by M. David Levenson, Editor-in-Chief, Microlithography World
Intel chose this SPIE conference to present five papers on an apparently abandoned program on pixelated masks that had pre-occupied litho engineers for several years. Because Intel’s mask shop could not fabricate such masks with chrome, and two phase shifts, design starting points had to substitute 0° and 180° phase grating for opaque material, resulting in chromeless masks with 1012 pixels, according to Vivek Singh of Intel. Software then attempted to minimize the difference between the predicted image projected and the target, but the result depended on details of the simulation software.
The “thin mask” approximation was not at all adequate. Early attempts to account for electromagnetic effects resulted in mask clips that did not approach the target when checked by “gold-standard” simulator — which ran 10,000x slower than the model used for optimization. Eventually a new, more accurate, model was implemented and designs optimized for several layers. However, the mask patterns were so different from the desired images that they seemed “encrypted.”
Jeff Farnsworth described the fabrication, inspection, and repair of pixelated masks for the Cedar Mill metal-1 layer. The complex arrangements of 100nm pits 171.4nm deep implied that the inspection had to be performed on the aerial image, and not the mask structure (fortunately, Intel had an appropriate tool). Missing mesas were repaired by etching to twice the nominal pit depth. The repairs validated by silicon print test and, ultimately, with working chips. Today, only Intel could have conducted such an extensive R&D program — learning much, but abandoning the result when something better came along.
The prospects for high-index immersion technology seem to be dimming as well. Lutz Parthier from Schott Lithotec described measurements on the latest 80mm boule of LuAG, the key lens material. Bulk absorption was <0.05 cm-1 when corrected for surface scattering, and small pieces showed attenuation down to 0.03cm-1. Spectroscopic fits implied that the loss was due to impurities, but they were still 10x higher than could be tolerated in a projection lens. Exposure measurements on early samples at Lincoln Labs showed a mysterious quick decline in LuAG transmission, which then stabilized. Harry Sewell reported that the NA=1.55 immersion fluids were already more transparent than water, and Roger French of Dupont noted that a high-NA option was needed to buy time for EUV. Still, modest increases in index would not allow single exposure lithography at future nodes. Higher-index fluids seem very problematic. Martin van den Brink of ASML doubted the business models of high-index material suppliers — while fluids could be consumed in volume for years, potentially providing return on initial investment, the lens material would not be. Only a few very expensive components would be fabricated at the beginning of the high-index immersion tool generation, which would not last long, he noted. The investment to qualify the material would have to made before any payoff was certain; that was not a viable business model, as proved by the 157nm CaF2 debacle.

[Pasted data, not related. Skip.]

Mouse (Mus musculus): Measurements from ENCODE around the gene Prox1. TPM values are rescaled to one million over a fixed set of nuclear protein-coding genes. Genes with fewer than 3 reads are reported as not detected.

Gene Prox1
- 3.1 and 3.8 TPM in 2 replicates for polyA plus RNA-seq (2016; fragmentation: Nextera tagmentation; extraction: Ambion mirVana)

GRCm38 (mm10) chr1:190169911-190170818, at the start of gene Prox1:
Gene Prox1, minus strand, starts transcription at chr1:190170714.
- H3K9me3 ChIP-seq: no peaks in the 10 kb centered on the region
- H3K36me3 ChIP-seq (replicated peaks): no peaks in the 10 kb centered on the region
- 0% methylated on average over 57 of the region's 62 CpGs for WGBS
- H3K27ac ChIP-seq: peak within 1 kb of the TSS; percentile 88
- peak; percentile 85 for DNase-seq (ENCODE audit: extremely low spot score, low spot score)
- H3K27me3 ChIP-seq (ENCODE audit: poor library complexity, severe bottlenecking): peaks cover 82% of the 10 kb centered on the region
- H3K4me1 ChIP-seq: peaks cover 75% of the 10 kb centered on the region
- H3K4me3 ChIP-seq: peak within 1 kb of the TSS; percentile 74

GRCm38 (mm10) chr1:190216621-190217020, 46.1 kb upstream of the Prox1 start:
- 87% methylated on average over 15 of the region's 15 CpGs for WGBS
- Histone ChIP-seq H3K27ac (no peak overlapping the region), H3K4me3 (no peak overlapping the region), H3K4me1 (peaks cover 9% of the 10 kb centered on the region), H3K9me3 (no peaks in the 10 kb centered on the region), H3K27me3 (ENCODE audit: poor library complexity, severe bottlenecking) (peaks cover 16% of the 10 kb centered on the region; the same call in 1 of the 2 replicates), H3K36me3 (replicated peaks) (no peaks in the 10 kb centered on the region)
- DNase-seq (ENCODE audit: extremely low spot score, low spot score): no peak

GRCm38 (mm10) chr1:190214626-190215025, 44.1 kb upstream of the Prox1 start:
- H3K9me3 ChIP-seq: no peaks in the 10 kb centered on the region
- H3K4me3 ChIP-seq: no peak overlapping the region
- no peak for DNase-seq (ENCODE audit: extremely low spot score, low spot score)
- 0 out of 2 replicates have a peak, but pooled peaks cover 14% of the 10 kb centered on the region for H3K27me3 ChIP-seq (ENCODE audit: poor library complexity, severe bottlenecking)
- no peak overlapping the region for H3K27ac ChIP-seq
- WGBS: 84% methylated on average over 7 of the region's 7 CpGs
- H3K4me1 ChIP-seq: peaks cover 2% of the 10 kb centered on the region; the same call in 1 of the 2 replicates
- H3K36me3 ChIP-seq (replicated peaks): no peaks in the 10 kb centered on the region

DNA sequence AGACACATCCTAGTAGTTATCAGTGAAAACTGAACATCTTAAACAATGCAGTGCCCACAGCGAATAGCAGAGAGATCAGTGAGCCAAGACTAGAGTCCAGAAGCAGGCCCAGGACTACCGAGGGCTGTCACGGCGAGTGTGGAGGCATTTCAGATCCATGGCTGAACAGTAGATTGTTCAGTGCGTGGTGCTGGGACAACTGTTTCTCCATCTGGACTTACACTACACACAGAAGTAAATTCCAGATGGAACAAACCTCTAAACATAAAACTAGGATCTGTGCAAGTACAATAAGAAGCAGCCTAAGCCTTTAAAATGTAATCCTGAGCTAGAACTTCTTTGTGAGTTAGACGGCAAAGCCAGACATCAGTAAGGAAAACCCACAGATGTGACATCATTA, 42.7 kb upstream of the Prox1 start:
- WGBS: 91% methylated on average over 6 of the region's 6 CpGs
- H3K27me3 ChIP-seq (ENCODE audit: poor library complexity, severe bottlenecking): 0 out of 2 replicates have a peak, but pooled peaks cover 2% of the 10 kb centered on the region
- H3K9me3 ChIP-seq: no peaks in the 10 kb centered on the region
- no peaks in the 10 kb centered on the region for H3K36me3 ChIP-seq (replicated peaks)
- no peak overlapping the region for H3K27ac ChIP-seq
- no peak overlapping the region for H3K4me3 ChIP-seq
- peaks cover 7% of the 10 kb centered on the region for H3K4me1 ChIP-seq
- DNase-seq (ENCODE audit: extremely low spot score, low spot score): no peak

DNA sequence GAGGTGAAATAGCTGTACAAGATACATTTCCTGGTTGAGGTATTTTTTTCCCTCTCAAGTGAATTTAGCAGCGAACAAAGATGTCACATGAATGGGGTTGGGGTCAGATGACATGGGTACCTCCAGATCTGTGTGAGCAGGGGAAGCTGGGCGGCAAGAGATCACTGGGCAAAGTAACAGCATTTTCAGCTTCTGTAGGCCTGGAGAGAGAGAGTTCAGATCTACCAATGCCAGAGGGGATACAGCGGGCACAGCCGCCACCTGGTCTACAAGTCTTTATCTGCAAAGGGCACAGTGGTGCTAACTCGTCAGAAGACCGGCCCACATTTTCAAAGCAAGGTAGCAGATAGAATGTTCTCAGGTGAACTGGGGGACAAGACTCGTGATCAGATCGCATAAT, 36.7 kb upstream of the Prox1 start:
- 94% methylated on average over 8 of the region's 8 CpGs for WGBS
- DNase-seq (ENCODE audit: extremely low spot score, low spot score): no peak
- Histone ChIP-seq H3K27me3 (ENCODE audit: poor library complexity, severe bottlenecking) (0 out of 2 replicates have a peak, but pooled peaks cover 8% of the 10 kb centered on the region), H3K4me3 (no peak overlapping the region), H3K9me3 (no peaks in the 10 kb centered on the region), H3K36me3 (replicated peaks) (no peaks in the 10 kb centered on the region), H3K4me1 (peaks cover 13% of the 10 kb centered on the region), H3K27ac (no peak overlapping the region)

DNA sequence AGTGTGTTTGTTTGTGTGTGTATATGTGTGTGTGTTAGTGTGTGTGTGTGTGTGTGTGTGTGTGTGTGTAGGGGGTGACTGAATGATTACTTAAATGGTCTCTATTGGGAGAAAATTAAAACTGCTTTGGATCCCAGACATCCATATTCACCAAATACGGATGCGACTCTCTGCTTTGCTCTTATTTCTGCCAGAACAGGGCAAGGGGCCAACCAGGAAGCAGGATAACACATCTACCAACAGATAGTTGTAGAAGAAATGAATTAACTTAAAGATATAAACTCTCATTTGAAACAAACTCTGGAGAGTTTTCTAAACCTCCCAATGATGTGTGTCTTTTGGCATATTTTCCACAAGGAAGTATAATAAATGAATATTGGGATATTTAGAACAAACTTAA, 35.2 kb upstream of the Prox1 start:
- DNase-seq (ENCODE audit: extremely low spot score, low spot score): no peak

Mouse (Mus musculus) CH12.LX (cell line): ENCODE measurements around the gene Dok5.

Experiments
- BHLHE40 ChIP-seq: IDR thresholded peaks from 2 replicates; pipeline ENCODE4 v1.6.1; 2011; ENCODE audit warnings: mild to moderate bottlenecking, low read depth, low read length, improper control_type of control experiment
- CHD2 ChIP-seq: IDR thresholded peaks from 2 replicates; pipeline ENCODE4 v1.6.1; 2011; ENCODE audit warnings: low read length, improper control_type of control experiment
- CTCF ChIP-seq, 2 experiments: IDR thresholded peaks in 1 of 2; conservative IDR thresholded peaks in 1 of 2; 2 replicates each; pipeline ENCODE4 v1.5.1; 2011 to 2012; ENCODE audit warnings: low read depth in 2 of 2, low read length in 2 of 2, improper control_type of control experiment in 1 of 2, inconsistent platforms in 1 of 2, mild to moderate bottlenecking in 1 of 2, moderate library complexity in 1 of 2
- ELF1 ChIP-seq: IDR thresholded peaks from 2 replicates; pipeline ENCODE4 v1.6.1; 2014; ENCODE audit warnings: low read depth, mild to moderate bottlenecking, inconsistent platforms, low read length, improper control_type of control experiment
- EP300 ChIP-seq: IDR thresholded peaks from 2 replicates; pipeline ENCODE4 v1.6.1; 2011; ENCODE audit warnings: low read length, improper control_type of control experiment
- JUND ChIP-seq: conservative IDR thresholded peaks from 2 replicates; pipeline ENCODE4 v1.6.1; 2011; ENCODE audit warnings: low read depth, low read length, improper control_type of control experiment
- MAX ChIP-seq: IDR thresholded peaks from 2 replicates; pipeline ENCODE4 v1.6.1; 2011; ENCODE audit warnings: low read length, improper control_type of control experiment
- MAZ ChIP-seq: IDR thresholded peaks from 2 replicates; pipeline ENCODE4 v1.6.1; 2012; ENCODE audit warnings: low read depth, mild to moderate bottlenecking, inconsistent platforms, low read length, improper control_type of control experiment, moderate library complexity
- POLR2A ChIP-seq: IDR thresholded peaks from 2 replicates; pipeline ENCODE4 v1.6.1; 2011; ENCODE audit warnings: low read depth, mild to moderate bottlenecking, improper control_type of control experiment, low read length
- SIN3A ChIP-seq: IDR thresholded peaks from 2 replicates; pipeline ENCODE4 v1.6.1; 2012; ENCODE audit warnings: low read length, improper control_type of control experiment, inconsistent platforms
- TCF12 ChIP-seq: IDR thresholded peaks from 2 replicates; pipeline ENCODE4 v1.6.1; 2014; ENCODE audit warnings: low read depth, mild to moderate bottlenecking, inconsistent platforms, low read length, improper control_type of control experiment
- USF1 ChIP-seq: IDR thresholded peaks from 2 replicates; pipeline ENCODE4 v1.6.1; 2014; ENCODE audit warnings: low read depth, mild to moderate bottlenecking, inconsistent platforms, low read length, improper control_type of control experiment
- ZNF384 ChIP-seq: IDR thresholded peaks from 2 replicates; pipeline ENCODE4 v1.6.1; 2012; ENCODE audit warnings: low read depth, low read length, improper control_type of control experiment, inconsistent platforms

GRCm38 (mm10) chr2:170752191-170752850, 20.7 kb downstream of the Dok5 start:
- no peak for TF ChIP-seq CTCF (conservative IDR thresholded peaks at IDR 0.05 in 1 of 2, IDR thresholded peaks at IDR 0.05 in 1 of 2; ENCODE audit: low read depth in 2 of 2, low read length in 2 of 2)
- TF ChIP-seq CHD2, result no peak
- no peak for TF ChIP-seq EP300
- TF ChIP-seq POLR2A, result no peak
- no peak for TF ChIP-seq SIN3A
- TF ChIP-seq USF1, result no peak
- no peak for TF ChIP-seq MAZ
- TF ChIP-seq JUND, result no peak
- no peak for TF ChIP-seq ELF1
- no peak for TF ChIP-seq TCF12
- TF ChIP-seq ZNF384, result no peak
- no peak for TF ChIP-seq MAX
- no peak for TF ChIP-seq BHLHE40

Development of a medium-throughput electron beam direct-write exposure tool would facilitate many things, not least low-volume manufacturing, but progress remains sluggish. Erwin Slot of Mapper described static exposures where a 110 beam demonstrator simulated exposures of a 13,000 beam scanning system. Mapper uses optical interconnects to control all its blankers independently without cross-talk. They were able to fabricate 40nm half pitch lines and spaces with 3.2nm uniformity, in vertical, horizontal and diagonal orientations. To be viable, even for contacts, throughput has to be above 10 wafers/hour, one expert observed; he wanted 40 WPH, though.
Medium-throughput multiple e-beam direct write might be just the technology needed to enable imprint lithography, according to Franklin Kalk of Toppan Photomasks. He reported that 1X imprint template fabrication with current Gaussian beam tools took upwards of 120 hours. Lowering the cost of replacement templates was essential for imprint, but not likely with current mask-writing technology.
Directed self-assembly promises to divide imprinted features, enhancing resolution further. The trick is to get useful shapes out of a process driven by chemical and surface interactions. Typically, some material must be coated on the surfaces to orient the structures produced when the co-polymer assembly material self-segregates. Joy Cheng of IBM described how an undercoat material could be added to the mix so that a single coat step could result in polymer assemblies that divided 28.8nm trenches in half. Both imprint and self-assembly show promise for producing patterned discs needed for the next generation of hard magnetic disk storage. — M.D.L.
Click here for the rest of the analyses in this package of SPIE writeups: a list of what’s still needed to enable 32nm generation chips printed with double patterning technology; problems, yet promise, in development of EUV; and clever new technologies added to the equation, and what’s sparked an “arms race” among OPC and EDA firms.